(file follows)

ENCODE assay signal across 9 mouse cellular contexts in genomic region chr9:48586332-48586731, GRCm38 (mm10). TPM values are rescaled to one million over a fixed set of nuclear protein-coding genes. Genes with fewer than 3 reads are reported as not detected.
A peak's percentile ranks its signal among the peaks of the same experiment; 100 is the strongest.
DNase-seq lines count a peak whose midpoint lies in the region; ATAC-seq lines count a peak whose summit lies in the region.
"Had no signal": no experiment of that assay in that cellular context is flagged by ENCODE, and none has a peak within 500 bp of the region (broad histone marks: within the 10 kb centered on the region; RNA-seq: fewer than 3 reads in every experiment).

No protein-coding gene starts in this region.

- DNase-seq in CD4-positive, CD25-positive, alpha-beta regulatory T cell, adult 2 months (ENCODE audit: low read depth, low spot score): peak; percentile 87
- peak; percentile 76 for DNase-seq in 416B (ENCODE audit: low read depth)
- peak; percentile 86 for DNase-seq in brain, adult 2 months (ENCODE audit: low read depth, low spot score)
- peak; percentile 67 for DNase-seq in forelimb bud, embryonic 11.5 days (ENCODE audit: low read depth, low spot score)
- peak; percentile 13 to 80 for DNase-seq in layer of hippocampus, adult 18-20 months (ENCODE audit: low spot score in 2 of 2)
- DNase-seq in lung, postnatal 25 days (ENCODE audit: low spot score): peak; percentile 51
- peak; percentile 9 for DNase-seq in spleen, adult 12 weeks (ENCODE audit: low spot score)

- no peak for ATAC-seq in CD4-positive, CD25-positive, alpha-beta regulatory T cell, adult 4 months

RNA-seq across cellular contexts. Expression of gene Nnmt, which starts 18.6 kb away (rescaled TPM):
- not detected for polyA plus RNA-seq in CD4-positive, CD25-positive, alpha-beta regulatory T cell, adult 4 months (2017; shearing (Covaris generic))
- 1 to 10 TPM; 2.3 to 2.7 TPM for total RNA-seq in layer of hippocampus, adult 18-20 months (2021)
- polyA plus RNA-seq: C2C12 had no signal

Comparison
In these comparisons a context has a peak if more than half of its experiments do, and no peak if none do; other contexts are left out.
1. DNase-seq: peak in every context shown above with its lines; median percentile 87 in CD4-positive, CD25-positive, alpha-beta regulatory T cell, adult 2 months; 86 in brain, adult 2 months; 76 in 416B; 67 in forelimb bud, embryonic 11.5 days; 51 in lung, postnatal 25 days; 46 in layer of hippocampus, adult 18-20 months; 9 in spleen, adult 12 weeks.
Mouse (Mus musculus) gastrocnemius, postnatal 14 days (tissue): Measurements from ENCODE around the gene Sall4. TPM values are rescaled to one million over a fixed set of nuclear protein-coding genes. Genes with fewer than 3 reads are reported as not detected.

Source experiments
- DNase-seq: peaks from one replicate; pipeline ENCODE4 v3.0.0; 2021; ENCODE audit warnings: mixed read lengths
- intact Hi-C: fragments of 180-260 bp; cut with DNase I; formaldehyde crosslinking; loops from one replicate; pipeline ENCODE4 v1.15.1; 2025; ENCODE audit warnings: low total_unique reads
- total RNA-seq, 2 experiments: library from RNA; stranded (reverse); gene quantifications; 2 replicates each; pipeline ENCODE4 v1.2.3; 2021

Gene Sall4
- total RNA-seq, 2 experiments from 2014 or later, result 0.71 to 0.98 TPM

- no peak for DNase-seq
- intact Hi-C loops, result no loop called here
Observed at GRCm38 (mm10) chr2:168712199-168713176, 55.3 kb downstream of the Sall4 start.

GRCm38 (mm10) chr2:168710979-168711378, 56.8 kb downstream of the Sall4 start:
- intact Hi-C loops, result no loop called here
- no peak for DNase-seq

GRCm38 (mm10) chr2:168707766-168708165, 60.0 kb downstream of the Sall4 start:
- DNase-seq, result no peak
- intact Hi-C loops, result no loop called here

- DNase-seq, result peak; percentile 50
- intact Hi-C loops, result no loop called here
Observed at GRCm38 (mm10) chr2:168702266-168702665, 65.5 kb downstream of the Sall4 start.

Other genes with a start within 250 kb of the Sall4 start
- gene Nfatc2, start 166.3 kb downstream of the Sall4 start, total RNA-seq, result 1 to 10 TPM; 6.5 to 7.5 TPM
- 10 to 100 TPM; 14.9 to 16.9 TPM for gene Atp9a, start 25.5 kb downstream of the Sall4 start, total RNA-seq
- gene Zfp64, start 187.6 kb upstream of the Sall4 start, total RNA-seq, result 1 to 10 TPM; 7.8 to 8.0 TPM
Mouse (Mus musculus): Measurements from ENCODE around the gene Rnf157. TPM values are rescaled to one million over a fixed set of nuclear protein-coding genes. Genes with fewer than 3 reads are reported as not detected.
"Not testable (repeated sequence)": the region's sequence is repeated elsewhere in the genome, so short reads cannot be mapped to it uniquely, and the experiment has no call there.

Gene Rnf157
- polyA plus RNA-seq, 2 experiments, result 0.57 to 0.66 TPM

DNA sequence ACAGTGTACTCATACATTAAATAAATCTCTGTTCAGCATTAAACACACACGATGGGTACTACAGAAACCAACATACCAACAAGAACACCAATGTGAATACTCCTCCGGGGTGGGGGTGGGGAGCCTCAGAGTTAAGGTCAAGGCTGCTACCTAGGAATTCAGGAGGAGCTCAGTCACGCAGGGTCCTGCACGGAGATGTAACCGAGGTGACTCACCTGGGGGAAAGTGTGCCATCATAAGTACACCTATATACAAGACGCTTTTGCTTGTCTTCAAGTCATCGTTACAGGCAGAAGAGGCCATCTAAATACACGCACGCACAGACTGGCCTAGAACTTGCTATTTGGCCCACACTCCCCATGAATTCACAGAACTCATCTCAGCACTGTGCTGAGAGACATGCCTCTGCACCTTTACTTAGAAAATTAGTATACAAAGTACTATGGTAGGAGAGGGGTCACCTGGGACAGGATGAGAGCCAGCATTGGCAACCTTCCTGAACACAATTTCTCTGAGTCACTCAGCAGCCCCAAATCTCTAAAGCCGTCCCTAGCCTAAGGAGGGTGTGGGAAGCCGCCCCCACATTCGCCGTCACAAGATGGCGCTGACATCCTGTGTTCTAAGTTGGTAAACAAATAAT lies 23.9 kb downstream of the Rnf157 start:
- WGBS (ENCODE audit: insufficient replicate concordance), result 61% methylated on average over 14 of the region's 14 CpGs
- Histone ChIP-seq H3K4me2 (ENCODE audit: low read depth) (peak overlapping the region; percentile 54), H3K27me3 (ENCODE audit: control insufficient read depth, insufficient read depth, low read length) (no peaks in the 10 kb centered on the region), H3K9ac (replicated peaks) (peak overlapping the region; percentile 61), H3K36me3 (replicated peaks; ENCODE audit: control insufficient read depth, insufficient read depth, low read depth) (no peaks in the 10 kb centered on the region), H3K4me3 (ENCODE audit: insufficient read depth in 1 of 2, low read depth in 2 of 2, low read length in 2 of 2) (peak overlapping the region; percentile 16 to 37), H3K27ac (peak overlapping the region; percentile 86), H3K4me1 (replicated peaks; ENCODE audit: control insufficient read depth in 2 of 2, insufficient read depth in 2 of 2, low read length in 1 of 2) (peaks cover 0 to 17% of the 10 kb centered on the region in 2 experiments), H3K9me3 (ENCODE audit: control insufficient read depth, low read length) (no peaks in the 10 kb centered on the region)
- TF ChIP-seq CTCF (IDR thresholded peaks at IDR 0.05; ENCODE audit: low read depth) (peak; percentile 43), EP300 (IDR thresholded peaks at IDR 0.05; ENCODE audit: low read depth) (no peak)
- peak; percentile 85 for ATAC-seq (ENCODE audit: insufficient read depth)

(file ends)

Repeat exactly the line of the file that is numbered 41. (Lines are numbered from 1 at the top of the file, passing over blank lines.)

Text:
- gene Nfatc2, start 166.3 kb downstream of the Sall4 start, total RNA-seq, result 1 to 10 TPM; 6.5 to 7.5 TPM